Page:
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The New Zealand Railways Magazine, Volume 12, Issue 11 (February 1, 1938)

Te Kooti's Scout

page 49

Te Kooti's Scout.

(Continued from page 29.)

our rearguard fight. I was with the main body and did not take part in the fighting this time. We lost many men and retreated round the base of Tumunui mountain, and our enemies gave up the chase. We camped at Okaro lake that night, and next day crossed the Kaingaroa Plain to the mountains of the Urewera country.”

* * *

That was the last march in which our well-seasoned scout took part. He had had enough of it; and now there was a lady in the case. He was attracted by a young woman of the Ngati-Manawa, and war had no more charms for him. He made his home with the Ngati-Manawa—they had been his opponents in the war—and lived there most of his life afterwards.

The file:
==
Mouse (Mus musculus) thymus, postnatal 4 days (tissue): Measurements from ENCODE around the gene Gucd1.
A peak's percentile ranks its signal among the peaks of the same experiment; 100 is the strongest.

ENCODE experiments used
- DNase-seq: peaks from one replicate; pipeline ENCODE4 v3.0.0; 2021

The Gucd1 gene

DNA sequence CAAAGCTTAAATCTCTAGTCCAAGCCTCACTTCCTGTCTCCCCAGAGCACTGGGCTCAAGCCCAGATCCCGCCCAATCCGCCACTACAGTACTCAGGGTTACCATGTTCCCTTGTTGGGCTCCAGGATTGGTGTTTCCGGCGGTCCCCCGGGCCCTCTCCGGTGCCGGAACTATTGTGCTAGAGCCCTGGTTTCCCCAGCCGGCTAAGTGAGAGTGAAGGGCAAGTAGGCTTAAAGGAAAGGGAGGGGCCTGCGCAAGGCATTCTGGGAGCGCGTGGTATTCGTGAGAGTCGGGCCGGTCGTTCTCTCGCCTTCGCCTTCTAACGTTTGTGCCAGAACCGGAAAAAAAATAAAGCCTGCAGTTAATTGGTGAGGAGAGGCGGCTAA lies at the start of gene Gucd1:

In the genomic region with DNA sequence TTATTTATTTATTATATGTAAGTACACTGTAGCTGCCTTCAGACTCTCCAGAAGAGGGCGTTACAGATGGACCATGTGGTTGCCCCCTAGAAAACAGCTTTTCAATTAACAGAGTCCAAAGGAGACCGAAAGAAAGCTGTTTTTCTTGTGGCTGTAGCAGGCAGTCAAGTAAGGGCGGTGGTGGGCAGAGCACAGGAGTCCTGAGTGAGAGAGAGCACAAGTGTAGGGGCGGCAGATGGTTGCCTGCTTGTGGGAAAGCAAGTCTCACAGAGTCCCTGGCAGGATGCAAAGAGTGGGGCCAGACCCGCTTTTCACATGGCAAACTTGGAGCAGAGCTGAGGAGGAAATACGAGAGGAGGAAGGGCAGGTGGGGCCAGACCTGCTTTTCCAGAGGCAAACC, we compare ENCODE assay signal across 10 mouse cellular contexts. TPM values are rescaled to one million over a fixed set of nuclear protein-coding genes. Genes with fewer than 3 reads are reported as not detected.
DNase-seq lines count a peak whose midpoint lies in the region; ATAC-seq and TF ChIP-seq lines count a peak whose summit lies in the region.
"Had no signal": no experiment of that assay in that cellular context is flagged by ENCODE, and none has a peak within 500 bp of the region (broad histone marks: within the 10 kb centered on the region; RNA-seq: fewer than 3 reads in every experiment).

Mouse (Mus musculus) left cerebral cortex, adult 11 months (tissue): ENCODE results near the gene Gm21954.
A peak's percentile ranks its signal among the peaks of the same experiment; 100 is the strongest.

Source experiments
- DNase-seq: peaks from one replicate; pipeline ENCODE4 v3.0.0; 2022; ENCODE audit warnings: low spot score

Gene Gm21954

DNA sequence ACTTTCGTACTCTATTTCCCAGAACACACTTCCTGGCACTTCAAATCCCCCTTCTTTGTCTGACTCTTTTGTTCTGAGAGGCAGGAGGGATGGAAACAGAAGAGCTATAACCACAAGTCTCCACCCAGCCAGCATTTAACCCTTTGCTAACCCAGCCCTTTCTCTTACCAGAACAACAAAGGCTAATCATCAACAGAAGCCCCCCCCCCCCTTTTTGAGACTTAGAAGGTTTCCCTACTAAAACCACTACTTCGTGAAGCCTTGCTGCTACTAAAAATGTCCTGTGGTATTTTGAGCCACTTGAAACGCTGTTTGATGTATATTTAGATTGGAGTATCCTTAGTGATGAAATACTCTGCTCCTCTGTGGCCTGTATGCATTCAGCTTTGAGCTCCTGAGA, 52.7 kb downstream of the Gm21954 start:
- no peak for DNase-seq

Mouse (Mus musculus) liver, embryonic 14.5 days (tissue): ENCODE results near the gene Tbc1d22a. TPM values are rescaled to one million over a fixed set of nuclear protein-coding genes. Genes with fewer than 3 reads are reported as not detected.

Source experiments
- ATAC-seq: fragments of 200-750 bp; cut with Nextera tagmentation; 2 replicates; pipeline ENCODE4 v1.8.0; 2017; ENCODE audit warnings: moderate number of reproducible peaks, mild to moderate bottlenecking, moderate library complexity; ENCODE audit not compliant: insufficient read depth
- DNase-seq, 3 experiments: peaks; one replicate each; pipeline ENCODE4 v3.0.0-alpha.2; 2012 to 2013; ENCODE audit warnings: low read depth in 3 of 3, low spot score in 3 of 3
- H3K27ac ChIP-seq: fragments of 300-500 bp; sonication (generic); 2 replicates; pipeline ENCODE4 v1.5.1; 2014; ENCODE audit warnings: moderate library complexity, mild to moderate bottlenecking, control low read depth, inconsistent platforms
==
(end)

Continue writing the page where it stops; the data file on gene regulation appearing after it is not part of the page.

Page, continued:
The grey old rifleman summed it up: “I left the war-path while I was still well and unhurt. Though in my many battles I was struck by bullets on eight occasions, I never received any injury beyond a bruise or a graze. All my old comrades went before me; I am the last of the men who escaped from the prison island of Wharekauri, and I have long outlived my great chief, Te Kooti. He was a man of god-like power. I had my atua, too, to protect me. That was well—but I also was a straight shot with my carbine.”

There were others from whom at one time and another I heard details of the escape from Wharekauri in the Rifleman. One was that grim old battler Te Rangi-tahau, mentioned by Peita. He was a tohunga too, learned in all kinds of occult lore. His treasured execution weapon was a stone club significantly named “Te Ringa Toto” (“The Bloody Hand”). Tahau survived all his campaigns to die in the peaceful practice of magic and spells, in the year 1900.